2020 · Blog Blast · Book Talk · Fantasy · Fiction · Interview · Q&A · Quercus Books

Map’s Edge (Tethered Cathedral Book 1) by David Hair [Author Interview] @JoFletcherBooks #mapsedge #interview #davidhair #fantasy #jofletcher #quercusbooks

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This book was sent to me by the publisher in exchange for an honest review.


15.10.20 / Fantasy / Jo Fletcher / Paperback / 400pp / 978-1529401905


About David Hair

David Hair, an award-winning writer of fantasy, has been inspired by his travels around the globe. He was born in New Zealand, spent time in Britain, Europe and India (which inspired THE MOONTIDE and SUNSURGE QUARTETS and the RAVANA series). After some years in Bangkok, Thailand, he and his wife returned to New Zealand, where they are now settled (for the time being). His epic fantasy sagas THE MOONTIDE QUARTET and THE SUNSURGE QUARTET and the YA saga THE RETURN OF RAVANA, his retelling of the Indian epic The Ramayana, are all published by Jo Fletcher Books, as is his new fantasy adventure series, THE THETHERED CITADEL, starting with Map’s Edge.

Website / Twitter / FacebookGoodreads

About Map’s Edge

Follow a renegade sorcerer off the edge of the map, in a thrilling adventure perfect for fans of Scott Lynch, Brandon Sanderson and Sebastien de Castell . . .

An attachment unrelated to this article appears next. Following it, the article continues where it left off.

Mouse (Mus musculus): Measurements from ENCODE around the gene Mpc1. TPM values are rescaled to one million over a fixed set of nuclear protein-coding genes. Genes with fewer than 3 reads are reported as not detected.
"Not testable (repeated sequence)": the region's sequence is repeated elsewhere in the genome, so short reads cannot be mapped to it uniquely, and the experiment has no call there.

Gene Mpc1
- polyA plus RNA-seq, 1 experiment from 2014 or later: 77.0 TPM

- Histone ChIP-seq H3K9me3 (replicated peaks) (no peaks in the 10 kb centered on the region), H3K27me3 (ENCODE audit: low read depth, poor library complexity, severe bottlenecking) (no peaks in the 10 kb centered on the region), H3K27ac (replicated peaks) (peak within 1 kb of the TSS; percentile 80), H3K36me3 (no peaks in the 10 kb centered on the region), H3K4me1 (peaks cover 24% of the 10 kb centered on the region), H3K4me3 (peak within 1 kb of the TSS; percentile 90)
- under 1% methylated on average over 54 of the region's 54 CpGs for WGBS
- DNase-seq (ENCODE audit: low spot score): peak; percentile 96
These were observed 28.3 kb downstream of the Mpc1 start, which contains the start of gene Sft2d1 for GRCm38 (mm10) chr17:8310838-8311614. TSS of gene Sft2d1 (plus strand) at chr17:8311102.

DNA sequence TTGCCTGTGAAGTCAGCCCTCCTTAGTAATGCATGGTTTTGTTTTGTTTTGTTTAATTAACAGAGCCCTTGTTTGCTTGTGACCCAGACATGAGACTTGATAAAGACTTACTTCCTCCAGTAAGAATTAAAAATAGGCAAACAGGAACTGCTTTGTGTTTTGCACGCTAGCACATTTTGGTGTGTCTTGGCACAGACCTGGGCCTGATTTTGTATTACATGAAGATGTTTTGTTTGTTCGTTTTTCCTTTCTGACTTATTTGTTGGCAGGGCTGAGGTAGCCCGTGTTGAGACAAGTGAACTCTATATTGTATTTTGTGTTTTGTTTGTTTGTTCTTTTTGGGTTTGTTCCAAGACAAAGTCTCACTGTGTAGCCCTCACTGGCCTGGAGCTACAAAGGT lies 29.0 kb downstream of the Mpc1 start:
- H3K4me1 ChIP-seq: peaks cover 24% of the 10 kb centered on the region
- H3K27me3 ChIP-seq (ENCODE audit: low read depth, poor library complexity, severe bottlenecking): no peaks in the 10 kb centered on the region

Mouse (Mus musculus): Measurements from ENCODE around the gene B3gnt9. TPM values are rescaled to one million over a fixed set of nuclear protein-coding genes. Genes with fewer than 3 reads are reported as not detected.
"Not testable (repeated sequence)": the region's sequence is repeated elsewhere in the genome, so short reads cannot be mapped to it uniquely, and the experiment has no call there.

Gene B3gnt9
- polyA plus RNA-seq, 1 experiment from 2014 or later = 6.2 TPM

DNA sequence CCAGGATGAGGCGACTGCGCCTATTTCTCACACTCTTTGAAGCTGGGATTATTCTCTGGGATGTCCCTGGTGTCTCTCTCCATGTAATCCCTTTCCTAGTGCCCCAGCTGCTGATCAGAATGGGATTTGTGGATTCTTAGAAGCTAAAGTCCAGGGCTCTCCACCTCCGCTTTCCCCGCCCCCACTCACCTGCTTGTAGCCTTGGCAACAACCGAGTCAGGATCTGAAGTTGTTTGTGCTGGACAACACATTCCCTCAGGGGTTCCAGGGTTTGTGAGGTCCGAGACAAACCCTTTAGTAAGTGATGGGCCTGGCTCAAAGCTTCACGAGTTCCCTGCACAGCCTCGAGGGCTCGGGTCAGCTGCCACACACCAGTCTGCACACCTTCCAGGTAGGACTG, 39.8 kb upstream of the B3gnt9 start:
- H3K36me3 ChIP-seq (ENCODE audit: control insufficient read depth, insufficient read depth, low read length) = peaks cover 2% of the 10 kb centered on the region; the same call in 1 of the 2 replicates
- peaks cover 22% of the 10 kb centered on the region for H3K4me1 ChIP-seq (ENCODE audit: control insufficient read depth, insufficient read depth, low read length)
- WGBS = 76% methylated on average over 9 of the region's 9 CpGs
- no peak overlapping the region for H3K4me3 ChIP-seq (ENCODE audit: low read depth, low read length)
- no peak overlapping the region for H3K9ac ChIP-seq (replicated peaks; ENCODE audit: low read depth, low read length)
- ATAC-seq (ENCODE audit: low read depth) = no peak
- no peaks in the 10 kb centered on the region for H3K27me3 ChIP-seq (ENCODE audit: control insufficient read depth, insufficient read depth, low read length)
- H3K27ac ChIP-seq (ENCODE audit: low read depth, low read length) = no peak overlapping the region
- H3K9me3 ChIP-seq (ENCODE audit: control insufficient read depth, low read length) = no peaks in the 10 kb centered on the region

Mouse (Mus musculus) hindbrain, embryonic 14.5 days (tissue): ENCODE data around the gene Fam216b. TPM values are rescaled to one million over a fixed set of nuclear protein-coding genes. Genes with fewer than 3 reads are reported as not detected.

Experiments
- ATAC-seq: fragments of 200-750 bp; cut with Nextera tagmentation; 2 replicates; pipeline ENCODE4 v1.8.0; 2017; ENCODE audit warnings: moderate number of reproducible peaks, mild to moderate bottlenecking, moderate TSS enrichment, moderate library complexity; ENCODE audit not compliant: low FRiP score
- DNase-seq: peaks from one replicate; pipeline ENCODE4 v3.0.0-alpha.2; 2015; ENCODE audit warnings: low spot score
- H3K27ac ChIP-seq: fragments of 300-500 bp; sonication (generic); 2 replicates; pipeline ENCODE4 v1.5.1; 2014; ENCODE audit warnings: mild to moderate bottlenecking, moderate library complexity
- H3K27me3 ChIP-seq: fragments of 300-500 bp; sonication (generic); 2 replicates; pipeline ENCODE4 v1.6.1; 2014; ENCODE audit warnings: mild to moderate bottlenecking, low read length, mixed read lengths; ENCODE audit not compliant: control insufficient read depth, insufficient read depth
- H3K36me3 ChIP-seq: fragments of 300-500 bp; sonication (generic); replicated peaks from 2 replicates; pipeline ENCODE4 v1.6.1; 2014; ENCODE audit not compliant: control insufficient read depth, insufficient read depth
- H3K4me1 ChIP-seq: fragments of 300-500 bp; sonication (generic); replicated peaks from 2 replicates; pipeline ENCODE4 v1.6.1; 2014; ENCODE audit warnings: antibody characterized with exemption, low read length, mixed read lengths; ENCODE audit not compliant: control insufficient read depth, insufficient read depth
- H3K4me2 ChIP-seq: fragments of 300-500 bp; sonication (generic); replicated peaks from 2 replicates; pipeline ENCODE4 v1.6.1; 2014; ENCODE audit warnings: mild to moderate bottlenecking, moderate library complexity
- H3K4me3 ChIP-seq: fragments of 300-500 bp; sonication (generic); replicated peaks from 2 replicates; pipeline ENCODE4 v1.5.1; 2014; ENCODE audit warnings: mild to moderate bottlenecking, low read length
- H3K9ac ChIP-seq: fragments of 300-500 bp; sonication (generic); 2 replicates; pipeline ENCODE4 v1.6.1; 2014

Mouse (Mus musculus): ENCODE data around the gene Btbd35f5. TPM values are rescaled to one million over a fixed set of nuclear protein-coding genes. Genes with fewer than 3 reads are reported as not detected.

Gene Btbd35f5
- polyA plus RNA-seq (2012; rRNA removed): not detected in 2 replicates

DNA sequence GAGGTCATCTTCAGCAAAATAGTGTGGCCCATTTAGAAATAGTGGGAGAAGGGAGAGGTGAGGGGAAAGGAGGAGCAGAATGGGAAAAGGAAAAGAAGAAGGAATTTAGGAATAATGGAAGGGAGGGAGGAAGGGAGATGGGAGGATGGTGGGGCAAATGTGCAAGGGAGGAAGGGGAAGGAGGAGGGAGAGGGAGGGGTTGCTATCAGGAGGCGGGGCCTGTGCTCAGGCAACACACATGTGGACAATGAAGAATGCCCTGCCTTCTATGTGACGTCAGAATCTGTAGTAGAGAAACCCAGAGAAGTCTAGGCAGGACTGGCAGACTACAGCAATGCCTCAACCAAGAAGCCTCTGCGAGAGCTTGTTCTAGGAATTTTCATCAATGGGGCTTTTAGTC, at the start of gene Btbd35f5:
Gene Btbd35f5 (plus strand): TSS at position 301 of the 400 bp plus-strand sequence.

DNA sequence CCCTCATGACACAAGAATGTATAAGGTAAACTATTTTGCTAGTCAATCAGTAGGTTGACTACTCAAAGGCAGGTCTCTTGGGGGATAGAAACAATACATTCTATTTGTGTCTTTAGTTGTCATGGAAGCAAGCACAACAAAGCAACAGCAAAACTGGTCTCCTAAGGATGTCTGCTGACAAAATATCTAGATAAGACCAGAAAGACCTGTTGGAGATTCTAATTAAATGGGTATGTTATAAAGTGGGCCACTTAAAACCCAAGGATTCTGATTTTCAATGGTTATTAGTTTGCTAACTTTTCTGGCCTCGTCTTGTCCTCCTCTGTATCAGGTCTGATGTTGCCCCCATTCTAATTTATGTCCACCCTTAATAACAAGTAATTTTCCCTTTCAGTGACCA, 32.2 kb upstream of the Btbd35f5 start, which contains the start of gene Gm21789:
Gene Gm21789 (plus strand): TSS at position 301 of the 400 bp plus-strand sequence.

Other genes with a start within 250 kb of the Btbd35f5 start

Dashryn Cowl has run out of places to hide. The erstwhile sorcerer of the Imperial College fled the Bolgravian Empire when his high-flying family fell from grace, but the tyrannical empire is still hunting for him.

So when he gets his hands on a map showing a place outside the known lands rich in istariol, the mineral that fuels sorcery, he sees a way back to power. There’s only one problem: it means masquerading as an Imperial Cartomancer (an instant death sentence) and finding some dupes to help him mine the istariol in secret, no questions asked.

But somehow, amid the dangers of the road (floods and avalanches, beasts, barbarians and monsters), a strange thing begins to happen: Dashryn starts to care about his ragtag followers and their strange odyssey into the ruins of an ancient forgotten civilisation.

But his past won’t let him be: the implacable Imperial Bloodhound Toran Zorne has caught his scent, and Zorne has never yet failed to bring his quarry to ground.

At the edge of the map, there’s no going forward and no going back . . .

Pick up a copy here: Jo Fletcher / Amazon UK / Amazon US / Goodreads

Q&A With David Hair
Thank you David for taking some time to answer a few questions about the first novel in the Tethered Citadel series, Map’s Edge. Could you give us your own personal overview of what readers should expect within the book?